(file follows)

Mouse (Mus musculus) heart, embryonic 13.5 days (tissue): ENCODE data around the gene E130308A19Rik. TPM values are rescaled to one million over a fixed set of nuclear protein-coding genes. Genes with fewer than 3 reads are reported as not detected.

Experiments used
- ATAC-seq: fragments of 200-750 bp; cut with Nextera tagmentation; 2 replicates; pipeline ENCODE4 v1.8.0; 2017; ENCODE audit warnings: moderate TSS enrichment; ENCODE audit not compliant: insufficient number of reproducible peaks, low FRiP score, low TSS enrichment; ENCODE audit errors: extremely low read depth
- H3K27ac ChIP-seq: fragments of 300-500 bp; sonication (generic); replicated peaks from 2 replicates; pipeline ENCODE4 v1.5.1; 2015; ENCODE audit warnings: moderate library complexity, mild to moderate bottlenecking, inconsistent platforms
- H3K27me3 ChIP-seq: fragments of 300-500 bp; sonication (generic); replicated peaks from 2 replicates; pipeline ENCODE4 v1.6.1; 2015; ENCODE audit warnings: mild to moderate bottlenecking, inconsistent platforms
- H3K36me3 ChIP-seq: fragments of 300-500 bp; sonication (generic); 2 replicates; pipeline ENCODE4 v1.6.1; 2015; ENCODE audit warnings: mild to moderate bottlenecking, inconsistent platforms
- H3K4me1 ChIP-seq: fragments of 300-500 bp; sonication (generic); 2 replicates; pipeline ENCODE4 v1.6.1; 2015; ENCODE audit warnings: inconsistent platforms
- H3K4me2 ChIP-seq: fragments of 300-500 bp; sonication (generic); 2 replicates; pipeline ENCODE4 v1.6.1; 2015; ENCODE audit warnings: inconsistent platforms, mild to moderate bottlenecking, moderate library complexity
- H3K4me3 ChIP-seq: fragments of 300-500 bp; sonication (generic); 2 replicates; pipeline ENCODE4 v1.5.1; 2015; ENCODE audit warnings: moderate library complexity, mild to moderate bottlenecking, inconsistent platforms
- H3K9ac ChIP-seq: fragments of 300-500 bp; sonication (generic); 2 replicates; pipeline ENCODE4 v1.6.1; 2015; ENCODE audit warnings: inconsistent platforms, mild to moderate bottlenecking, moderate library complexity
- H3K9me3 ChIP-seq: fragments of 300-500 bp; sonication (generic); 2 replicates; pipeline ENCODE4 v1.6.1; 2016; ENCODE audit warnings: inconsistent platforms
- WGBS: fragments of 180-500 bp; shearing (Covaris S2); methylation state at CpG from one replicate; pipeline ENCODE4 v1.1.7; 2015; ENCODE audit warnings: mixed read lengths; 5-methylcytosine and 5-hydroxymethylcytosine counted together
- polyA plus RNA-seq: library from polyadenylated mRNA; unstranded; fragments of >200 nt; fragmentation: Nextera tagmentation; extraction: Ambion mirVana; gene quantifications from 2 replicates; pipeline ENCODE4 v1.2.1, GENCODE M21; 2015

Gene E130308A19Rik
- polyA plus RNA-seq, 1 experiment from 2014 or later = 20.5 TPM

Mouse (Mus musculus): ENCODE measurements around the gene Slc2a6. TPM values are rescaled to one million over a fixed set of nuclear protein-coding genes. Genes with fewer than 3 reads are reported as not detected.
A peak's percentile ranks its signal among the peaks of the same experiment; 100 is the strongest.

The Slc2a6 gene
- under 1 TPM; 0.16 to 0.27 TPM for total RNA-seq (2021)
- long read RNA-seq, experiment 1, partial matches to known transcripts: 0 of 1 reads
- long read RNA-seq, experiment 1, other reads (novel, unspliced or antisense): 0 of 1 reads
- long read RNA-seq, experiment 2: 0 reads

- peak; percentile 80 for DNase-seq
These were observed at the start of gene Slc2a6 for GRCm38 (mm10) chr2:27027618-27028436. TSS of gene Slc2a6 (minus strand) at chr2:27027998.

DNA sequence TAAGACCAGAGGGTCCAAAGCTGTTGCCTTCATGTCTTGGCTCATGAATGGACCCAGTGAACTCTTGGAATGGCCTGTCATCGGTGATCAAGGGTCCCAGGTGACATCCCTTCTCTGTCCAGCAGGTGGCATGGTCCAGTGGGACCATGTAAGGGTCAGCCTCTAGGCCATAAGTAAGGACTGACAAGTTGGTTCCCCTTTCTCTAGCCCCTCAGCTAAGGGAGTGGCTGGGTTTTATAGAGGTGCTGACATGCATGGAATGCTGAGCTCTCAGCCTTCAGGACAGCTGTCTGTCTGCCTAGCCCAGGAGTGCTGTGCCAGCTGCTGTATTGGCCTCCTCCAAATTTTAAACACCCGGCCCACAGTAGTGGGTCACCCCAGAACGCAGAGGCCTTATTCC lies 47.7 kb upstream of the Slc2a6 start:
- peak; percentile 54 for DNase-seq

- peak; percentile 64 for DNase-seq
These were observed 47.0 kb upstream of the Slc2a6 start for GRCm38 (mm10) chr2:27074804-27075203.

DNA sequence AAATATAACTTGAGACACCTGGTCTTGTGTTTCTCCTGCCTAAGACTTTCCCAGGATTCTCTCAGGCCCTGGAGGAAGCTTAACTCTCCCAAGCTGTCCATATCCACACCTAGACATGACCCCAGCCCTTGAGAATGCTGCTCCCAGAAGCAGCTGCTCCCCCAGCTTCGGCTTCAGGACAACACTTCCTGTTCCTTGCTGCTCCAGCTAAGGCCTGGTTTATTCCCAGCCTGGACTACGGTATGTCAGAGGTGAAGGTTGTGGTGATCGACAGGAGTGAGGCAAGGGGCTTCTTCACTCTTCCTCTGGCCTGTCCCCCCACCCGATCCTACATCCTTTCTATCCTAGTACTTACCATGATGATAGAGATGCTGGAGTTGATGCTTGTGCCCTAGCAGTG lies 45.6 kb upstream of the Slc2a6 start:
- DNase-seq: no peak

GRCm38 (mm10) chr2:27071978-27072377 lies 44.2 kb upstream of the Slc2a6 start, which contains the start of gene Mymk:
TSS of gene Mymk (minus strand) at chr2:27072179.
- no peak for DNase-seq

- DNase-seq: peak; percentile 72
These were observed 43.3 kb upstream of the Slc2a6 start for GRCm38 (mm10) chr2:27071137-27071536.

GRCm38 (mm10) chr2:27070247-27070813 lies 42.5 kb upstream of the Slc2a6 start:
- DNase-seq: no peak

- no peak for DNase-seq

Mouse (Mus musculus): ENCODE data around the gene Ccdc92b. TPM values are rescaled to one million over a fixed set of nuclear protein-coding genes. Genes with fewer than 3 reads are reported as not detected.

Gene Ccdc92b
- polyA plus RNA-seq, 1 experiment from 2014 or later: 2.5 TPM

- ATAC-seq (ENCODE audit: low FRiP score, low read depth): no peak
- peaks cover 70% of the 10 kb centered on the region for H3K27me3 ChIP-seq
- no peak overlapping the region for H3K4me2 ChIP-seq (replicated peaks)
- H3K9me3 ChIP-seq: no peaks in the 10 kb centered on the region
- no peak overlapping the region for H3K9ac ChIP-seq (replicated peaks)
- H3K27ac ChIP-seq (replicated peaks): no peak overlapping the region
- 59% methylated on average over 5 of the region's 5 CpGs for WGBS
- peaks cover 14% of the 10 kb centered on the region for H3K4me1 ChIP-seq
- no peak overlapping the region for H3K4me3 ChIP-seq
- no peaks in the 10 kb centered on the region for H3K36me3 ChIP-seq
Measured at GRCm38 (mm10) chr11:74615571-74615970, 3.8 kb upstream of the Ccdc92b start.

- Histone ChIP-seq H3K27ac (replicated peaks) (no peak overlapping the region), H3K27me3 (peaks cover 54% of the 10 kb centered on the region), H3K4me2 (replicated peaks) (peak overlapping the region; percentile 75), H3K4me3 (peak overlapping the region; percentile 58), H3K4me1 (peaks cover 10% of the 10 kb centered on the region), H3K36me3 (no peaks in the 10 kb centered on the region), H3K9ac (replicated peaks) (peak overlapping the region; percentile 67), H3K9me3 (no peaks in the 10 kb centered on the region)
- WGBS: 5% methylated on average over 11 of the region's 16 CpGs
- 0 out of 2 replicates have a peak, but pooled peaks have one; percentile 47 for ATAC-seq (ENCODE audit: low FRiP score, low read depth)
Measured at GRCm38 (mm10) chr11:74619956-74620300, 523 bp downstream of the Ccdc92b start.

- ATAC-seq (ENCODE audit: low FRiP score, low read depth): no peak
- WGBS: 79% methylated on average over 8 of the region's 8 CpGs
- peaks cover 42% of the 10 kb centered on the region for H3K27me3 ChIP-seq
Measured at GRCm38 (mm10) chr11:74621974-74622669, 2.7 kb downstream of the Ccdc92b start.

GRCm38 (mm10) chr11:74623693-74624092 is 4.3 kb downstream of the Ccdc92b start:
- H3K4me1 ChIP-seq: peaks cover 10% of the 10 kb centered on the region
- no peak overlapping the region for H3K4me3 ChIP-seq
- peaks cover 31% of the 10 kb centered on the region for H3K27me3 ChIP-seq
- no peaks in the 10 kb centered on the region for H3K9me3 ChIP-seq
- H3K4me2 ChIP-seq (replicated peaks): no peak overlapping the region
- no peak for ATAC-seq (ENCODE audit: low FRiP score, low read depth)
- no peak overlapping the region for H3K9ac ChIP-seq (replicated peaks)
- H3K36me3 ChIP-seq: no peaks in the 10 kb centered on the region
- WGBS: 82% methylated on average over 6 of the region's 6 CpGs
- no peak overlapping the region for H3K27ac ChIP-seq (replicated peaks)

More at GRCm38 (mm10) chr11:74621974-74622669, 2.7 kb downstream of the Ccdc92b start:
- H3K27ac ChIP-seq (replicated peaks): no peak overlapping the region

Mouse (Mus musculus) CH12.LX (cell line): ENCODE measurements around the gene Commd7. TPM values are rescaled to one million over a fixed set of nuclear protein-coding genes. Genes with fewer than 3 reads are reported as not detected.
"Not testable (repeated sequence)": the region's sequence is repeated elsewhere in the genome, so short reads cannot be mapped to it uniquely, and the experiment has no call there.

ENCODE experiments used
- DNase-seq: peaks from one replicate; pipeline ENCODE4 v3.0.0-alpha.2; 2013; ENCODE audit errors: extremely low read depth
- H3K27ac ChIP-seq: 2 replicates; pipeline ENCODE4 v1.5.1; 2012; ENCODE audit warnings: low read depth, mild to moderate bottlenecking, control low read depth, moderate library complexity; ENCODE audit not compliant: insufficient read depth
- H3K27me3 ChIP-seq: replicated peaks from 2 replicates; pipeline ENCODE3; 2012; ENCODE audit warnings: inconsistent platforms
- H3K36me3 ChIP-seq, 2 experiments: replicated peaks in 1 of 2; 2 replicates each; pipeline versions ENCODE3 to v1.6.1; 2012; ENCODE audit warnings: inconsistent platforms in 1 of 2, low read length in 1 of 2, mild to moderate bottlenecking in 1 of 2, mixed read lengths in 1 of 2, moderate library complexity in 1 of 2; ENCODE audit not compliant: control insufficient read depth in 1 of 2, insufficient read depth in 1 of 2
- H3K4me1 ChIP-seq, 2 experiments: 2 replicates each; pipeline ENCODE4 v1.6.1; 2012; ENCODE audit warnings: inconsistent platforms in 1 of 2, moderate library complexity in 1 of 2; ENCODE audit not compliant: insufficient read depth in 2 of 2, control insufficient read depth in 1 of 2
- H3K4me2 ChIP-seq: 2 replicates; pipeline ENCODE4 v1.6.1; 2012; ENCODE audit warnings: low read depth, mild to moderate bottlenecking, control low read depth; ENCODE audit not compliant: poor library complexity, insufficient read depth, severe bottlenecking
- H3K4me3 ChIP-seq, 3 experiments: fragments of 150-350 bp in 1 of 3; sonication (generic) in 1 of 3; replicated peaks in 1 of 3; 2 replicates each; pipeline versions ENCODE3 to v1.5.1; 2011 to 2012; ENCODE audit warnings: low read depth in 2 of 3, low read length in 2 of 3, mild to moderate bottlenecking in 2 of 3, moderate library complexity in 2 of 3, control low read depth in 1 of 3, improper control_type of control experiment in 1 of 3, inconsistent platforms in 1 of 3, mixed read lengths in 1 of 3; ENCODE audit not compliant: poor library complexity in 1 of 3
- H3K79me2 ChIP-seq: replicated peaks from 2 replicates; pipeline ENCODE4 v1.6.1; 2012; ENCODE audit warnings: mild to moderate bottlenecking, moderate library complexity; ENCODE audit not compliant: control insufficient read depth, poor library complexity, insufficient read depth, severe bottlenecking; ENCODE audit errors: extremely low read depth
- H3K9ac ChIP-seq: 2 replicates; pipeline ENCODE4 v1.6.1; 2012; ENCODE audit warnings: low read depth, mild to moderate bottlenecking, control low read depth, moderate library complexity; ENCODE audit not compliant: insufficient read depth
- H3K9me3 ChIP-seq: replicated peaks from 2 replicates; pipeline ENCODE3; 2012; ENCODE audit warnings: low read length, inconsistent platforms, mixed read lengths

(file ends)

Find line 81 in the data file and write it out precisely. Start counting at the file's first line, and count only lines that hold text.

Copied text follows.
- H3K4me1 ChIP-seq, 2 experiments: 2 replicates each; pipeline ENCODE4 v1.6.1; 2012; ENCODE audit warnings: inconsistent platforms in 1 of 2, moderate library complexity in 1 of 2; ENCODE audit not compliant: insufficient read depth in 2 of 2, control insufficient read depth in 1 of 2